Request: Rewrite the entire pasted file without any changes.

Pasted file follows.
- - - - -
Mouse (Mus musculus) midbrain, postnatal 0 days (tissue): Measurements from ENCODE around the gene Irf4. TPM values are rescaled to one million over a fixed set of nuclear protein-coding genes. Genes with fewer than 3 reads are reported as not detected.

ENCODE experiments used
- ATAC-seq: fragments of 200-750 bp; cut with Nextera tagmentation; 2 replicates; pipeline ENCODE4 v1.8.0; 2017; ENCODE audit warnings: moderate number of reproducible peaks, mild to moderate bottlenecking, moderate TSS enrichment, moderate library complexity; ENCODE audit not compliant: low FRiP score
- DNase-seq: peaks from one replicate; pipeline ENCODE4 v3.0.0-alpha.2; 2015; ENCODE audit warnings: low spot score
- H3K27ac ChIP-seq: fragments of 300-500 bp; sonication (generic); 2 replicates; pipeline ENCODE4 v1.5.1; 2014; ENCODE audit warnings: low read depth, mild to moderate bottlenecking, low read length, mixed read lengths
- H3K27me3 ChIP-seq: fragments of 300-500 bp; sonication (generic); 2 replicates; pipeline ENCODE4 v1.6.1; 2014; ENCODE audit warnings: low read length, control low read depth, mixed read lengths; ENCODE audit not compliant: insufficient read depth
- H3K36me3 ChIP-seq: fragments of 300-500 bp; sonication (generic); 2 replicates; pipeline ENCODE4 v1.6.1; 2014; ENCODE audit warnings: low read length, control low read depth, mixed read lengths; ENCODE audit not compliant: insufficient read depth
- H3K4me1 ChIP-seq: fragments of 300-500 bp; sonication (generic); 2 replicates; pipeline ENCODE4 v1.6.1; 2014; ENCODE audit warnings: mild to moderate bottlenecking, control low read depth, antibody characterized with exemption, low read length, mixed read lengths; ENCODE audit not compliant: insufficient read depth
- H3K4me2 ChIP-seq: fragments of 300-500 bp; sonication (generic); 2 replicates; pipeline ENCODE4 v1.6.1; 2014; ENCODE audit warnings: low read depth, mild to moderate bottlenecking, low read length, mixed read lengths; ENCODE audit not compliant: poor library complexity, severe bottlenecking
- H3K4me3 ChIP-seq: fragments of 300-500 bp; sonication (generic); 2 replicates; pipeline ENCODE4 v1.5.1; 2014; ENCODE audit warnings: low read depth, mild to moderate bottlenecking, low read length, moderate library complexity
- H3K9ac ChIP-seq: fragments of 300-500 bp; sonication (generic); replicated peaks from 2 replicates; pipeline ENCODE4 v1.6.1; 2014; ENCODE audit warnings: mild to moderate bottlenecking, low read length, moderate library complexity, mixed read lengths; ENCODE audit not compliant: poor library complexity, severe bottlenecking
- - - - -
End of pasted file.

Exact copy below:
Mouse (Mus musculus) midbrain, postnatal 0 days (tissue): Measurements from ENCODE around the gene Irf4. TPM values are rescaled to one million over a fixed set of nuclear protein-coding genes. Genes with fewer than 3 reads are reported as not detected.

ENCODE experiments used
- ATAC-seq: fragments of 200-750 bp; cut with Nextera tagmentation; 2 replicates; pipeline ENCODE4 v1.8.0; 2017; ENCODE audit warnings: moderate number of reproducible peaks, mild to moderate bottlenecking, moderate TSS enrichment, moderate library complexity; ENCODE audit not compliant: low FRiP score
- DNase-seq: peaks from one replicate; pipeline ENCODE4 v3.0.0-alpha.2; 2015; ENCODE audit warnings: low spot score
- H3K27ac ChIP-seq: fragments of 300-500 bp; sonication (generic); 2 replicates; pipeline ENCODE4 v1.5.1; 2014; ENCODE audit warnings: low read depth, mild to moderate bottlenecking, low read length, mixed read lengths
- H3K27me3 ChIP-seq: fragments of 300-500 bp; sonication (generic); 2 replicates; pipeline ENCODE4 v1.6.1; 2014; ENCODE audit warnings: low read length, control low read depth, mixed read lengths; ENCODE audit not compliant: insufficient read depth
- H3K36me3 ChIP-seq: fragments of 300-500 bp; sonication (generic); 2 replicates; pipeline ENCODE4 v1.6.1; 2014; ENCODE audit warnings: low read length, control low read depth, mixed read lengths; ENCODE audit not compliant: insufficient read depth
- H3K4me1 ChIP-seq: fragments of 300-500 bp; sonication (generic); 2 replicates; pipeline ENCODE4 v1.6.1; 2014; ENCODE audit warnings: mild to moderate bottlenecking, control low read depth, antibody characterized with exemption, low read length, mixed read lengths; ENCODE audit not compliant: insufficient read depth
- H3K4me2 ChIP-seq: fragments of 300-500 bp; sonication (generic); 2 replicates; pipeline ENCODE4 v1.6.1; 2014; ENCODE audit warnings: low read depth, mild to moderate bottlenecking, low read length, mixed read lengths; ENCODE audit not compliant: poor library complexity, severe bottlenecking
- H3K4me3 ChIP-seq: fragments of 300-500 bp; sonication (generic); 2 replicates; pipeline ENCODE4 v1.5.1; 2014; ENCODE audit warnings: low read depth, mild to moderate bottlenecking, low read length, moderate library complexity
- H3K9ac ChIP-seq: fragments of 300-500 bp; sonication (generic); replicated peaks from 2 replicates; pipeline ENCODE4 v1.6.1; 2014; ENCODE audit warnings: mild to moderate bottlenecking, low read length, moderate library complexity, mixed read lengths; ENCODE audit not compliant: poor library complexity, severe bottlenecking